Axial vessel widening in arborescent monocots uri icon

abstract

  • Dicotyledons have evolved a strategy to compensate for the increase in hydraulic resistance to water transport with height growth by widening xylem conduits downwards. In monocots, the accumulation of hydraulic resistance with height should be similar, but the absence of secondary growth represents a strong limitation for the maintenance of xylem hydraulic efficiency during ontogeny. The hydraulic architecture of monocots has been studied but it is unclear how monocots arrange their axial vascular structure during ontogeny to compensate for increases in height. We measured the vessel lumina and estimated the hydraulic diameter (Dh) at different heights along the stem of two arborescent monocots, Bactris gasipaes (Kunth) and Guadua angustifolia (Kunth). For the former, we also estimated the variation in Dh along the leaf rachis. Hydraulic diameter increased basally from the stem apex to the base with a scaling exponent (b) in the range of those reported for dicot trees (b?=?0.22 in B. gasipaes; b?=?0.31 and 0.23 in G. angustifolia). In B. gasipaes, vessels decrease in Dh from the stem's centre towards the periphery, an opposite pattern compared with dicot trees. Along the leaf rachis, a pattern of increasing Dh basally was also found (b?=?0.13). The hydraulic design of the monocots studied revealed an axial pattern of xylem conduits similar to those evolved by dicots to compensate and minimize the negative effect of root-to-leaf length on hydrodynamic resistance to water flow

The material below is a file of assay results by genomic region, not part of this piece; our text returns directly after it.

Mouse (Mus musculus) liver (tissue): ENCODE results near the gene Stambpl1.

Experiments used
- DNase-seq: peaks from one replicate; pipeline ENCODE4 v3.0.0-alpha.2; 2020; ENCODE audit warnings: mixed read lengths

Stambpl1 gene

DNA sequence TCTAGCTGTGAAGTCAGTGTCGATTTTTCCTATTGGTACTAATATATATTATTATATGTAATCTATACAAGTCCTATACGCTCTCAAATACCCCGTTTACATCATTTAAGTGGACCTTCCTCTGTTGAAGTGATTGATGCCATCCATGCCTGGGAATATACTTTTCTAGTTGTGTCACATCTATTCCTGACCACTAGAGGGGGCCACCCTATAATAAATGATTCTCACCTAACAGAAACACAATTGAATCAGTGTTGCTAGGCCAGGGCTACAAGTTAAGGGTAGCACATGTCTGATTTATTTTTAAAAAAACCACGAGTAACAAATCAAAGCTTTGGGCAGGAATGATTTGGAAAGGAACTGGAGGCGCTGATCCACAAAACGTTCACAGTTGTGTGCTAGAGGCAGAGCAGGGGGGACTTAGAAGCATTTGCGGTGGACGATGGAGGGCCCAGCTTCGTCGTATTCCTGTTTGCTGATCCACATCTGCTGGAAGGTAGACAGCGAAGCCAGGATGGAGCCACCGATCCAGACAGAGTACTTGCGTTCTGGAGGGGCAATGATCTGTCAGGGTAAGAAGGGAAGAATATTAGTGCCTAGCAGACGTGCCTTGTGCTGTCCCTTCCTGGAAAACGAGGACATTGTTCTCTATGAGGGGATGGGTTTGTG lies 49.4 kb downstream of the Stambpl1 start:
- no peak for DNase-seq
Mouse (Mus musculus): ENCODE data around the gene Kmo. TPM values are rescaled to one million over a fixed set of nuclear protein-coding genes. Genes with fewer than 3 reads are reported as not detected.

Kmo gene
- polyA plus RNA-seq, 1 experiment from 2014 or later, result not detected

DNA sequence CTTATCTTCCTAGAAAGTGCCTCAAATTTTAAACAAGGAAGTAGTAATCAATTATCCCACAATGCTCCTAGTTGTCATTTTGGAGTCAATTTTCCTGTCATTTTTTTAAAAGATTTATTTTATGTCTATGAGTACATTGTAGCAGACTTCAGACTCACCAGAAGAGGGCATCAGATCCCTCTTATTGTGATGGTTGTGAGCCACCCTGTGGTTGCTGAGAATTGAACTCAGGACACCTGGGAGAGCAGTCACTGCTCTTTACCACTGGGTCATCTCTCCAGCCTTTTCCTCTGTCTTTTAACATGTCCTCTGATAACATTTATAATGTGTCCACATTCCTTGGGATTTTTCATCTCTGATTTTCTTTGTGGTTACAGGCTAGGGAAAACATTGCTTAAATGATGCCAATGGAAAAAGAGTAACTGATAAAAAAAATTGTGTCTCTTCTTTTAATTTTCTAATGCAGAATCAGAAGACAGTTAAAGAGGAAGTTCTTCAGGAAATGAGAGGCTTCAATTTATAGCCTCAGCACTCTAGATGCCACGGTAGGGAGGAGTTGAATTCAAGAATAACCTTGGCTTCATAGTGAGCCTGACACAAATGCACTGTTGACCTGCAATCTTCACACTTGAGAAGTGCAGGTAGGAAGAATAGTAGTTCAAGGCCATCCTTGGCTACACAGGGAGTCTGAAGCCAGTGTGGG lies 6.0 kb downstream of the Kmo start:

publication date

  • 2014
  • 2014